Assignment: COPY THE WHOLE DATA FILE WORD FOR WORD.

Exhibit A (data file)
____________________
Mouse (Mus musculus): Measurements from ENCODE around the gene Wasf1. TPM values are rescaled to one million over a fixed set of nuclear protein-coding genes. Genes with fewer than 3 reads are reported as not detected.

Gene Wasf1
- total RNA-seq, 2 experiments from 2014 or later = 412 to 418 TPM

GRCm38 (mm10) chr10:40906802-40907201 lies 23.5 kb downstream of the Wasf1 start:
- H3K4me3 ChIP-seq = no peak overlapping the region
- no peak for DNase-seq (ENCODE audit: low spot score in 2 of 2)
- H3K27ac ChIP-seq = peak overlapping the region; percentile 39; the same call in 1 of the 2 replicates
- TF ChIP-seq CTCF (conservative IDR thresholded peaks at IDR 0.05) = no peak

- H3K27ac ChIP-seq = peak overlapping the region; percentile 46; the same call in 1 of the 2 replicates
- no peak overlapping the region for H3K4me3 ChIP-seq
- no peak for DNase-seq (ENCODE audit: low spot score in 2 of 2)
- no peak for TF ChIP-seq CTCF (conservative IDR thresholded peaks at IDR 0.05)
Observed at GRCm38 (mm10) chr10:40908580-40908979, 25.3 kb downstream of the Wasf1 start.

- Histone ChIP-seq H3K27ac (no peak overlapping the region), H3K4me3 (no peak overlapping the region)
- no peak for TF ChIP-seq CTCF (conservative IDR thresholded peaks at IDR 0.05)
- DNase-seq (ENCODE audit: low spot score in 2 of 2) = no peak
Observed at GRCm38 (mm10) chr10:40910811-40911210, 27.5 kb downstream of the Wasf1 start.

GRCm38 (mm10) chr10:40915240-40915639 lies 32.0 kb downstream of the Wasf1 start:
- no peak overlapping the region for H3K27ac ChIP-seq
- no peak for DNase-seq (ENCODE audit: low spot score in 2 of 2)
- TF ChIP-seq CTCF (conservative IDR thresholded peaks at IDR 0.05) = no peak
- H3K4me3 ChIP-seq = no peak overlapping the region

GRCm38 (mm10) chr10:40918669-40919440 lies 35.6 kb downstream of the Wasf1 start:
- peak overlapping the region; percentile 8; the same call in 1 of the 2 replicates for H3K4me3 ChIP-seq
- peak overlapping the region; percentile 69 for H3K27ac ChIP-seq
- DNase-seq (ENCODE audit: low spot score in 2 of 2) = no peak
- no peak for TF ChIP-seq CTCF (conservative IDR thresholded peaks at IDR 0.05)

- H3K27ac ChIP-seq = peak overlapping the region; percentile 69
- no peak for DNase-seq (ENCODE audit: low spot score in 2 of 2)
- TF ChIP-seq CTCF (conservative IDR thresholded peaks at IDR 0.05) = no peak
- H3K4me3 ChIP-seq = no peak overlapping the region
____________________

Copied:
Mouse (Mus musculus): Measurements from ENCODE around the gene Wasf1. TPM values are rescaled to one million over a fixed set of nuclear protein-coding genes. Genes with fewer than 3 reads are reported as not detected.

Gene Wasf1
- total RNA-seq, 2 experiments from 2014 or later = 412 to 418 TPM

GRCm38 (mm10) chr10:40906802-40907201 lies 23.5 kb downstream of the Wasf1 start:
- H3K4me3 ChIP-seq = no peak overlapping the region
- no peak for DNase-seq (ENCODE audit: low spot score in 2 of 2)
- H3K27ac ChIP-seq = peak overlapping the region; percentile 39; the same call in 1 of the 2 replicates
- TF ChIP-seq CTCF (conservative IDR thresholded peaks at IDR 0.05) = no peak

- H3K27ac ChIP-seq = peak overlapping the region; percentile 46; the same call in 1 of the 2 replicates
- no peak overlapping the region for H3K4me3 ChIP-seq
- no peak for DNase-seq (ENCODE audit: low spot score in 2 of 2)
- no peak for TF ChIP-seq CTCF (conservative IDR thresholded peaks at IDR 0.05)
Observed at GRCm38 (mm10) chr10:40908580-40908979, 25.3 kb downstream of the Wasf1 start.

- Histone ChIP-seq H3K27ac (no peak overlapping the region), H3K4me3 (no peak overlapping the region)
- no peak for TF ChIP-seq CTCF (conservative IDR thresholded peaks at IDR 0.05)
- DNase-seq (ENCODE audit: low spot score in 2 of 2) = no peak
Observed at GRCm38 (mm10) chr10:40910811-40911210, 27.5 kb downstream of the Wasf1 start.

GRCm38 (mm10) chr10:40915240-40915639 lies 32.0 kb downstream of the Wasf1 start:
- no peak overlapping the region for H3K27ac ChIP-seq
- no peak for DNase-seq (ENCODE audit: low spot score in 2 of 2)
- TF ChIP-seq CTCF (conservative IDR thresholded peaks at IDR 0.05) = no peak
- H3K4me3 ChIP-seq = no peak overlapping the region

GRCm38 (mm10) chr10:40918669-40919440 lies 35.6 kb downstream of the Wasf1 start:
- peak overlapping the region; percentile 8; the same call in 1 of the 2 replicates for H3K4me3 ChIP-seq
- peak overlapping the region; percentile 69 for H3K27ac ChIP-seq
- DNase-seq (ENCODE audit: low spot score in 2 of 2) = no peak
- no peak for TF ChIP-seq CTCF (conservative IDR thresholded peaks at IDR 0.05)

- H3K27ac ChIP-seq = peak overlapping the region; percentile 69
- no peak for DNase-seq (ENCODE audit: low spot score in 2 of 2)
- TF ChIP-seq CTCF (conservative IDR thresholded peaks at IDR 0.05) = no peak
- H3K4me3 ChIP-seq = no peak overlapping the region